938495 -Anonymous

Review: Anonymous

The pride of poets and scourge of students everywhere, William Shakespeare’s legacy has lingered for centuries. With 38 plays and 154 sonnets to his name, the playwright left an indelible imprint upon literature, illustrated by the esteem his most famous works – Romeo & Juliet, Hamlet and Macbeth among them – are held in. Hailing from Stratford-upon-Avon, he came to fame after moving to London, with comedies, tragedies and histories following throughout a prolific 25 year period. Yet despite the enduring nature of his prose, little is known about his private life, leading to considerable speculation about his appearance, beliefs and authorship.

So common are theories surrounding the origins of his efforts that the Shakespeare authorship question abounds. It posits that the works attributed to the scribe are those of another, with variations proposing more than 70 different candidates. Anti-Stratfordians have contemplated philosopher Francis Bacon, aristocrat William Stanley, and dramatist Christopher Marlowe among the likely culprits, along with courtier Edward de Vere. The purported circumstances surrounding the latter forms the basis of Roland Emmerich’s foray into historical thriller territory, known simply as Anonymous.

In Elizabethan England, creative pursuits have been declared seditious by the queen’s chief advisor (David Thewlis, Harry Potter and the Deathly Hallows: Part 2). His influence looms over the sovereign herself (Vanessa Redgrave, The Whistleblower), as well as his son-in-law de Vere (Rhys Ifans, Greenberg), with the matriarch kept away from artistry, and the nobleman forbidden to create his own. Determined to indulge his talents, de Vere plots to disseminate his texts, choosing struggling writer Ben Jonson (Sebastian Armesto, Bright Star) as his cover. Alas, ambitious actor Shakespeare (Rafe Spall, One Day) assumes the role, with dire political and personal consequences following when his plays become popular.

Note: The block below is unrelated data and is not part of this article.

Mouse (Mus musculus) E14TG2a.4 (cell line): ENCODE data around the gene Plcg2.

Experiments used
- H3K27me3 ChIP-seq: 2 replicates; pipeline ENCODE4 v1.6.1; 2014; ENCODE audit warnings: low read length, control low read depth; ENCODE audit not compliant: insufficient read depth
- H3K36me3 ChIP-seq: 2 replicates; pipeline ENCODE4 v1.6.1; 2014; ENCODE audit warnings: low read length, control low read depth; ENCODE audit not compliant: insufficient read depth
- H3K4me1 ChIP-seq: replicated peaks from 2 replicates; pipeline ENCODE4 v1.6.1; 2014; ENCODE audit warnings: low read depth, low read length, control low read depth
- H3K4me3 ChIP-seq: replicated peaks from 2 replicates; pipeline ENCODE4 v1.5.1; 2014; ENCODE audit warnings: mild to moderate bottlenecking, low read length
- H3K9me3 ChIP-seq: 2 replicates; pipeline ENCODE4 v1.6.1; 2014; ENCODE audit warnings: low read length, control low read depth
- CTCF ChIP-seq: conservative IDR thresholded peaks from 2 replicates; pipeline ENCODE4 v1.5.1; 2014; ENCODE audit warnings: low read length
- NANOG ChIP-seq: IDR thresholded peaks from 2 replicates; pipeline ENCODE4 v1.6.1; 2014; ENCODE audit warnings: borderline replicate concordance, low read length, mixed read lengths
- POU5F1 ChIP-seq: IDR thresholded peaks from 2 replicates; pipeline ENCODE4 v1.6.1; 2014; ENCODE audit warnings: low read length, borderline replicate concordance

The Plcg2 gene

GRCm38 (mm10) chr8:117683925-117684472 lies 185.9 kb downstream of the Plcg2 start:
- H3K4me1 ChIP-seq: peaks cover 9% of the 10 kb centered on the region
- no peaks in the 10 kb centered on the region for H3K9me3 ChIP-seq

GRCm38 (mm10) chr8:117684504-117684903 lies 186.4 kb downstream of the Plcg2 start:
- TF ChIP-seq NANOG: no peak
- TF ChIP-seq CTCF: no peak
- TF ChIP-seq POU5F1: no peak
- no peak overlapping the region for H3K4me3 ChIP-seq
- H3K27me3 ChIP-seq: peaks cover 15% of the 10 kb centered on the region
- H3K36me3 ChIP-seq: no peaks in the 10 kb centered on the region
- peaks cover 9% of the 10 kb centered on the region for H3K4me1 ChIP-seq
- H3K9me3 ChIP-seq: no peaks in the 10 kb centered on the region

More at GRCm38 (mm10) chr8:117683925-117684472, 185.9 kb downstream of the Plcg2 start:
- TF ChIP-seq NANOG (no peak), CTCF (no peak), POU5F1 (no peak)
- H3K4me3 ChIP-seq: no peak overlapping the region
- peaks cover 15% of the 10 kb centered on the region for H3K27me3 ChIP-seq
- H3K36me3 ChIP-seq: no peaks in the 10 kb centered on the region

Queen Elizabeth I (Vanessa Redgrave) and the Earl of Oxford (Rhys Ifans)

Contempt tends to follow Emmerich’s productions, with the writer/director hardly known for his weighty subject matter. Instead, speculation about alien invasions (Independence Day), global warming (The Day After Tomorrow) and the end of the world (2012) are his common topics, focusing on the fanciful over the factual. Initially, Anonymous appears to be a departure for the helmer, in his first costume drama. However, the film’s emphasis on scandal ensures it unravels as a standard Emmerich production.

William Cecil (David Thewlis) and younger Queen Elizabeth I (Joely Richardson)

With the theatricality and aggrandising actors required of the topic, Anonymous has all the hallmarks of a period piece. Indeed, despite overacting, Ifans and his cast mates put in competent – if anachronistic and inaccurate – portrayals of the historical figures, spouting their lines with seriousness. Their efforts are entertaining and engaging, even if John Orloff’s (A Might Heart) script lacks the subtlety to do their performances justice. Although an improvement on Emmerich’s usual oeuvre, Anonymous lacks the substance or intelligence so obviously strived for.

Anonymous is released in Australia on November 3rd.

Director: Roland Emmerich

Cast: Rhys Ifans, Vanessa Redgrave, Rafe Spall, Xavier Samuel, Joely Richardson, David Thewlis,

Edward Hogg, Sam Reid

One thought on “Review: Anonymous

  1. I think the premise of Was Shakespeare a Fraud is great. All the circumstantial evidence points to another author – with WS having a vocab of 20,000 words , 2,000 of which were new words created for the dictionary. Given he was the son of illiterate parents and had two illiterate daughters of his own together with no original manuscripts or letters ever having been found one does have to question authorship. As to whether Edward De Vere was the man (as per premise of Anonymous) is hard to say as he died in 1604 and plays continued to be written until 1613. No proof has ever been found about the alternative writers although all the circumstantial evidence points to it being the case, In my book, the Pelican code (a modern thriller) proof is found and takes up where Anonymous leaves off. The overall issue is fascinating so its definitely worth checking out the movie.

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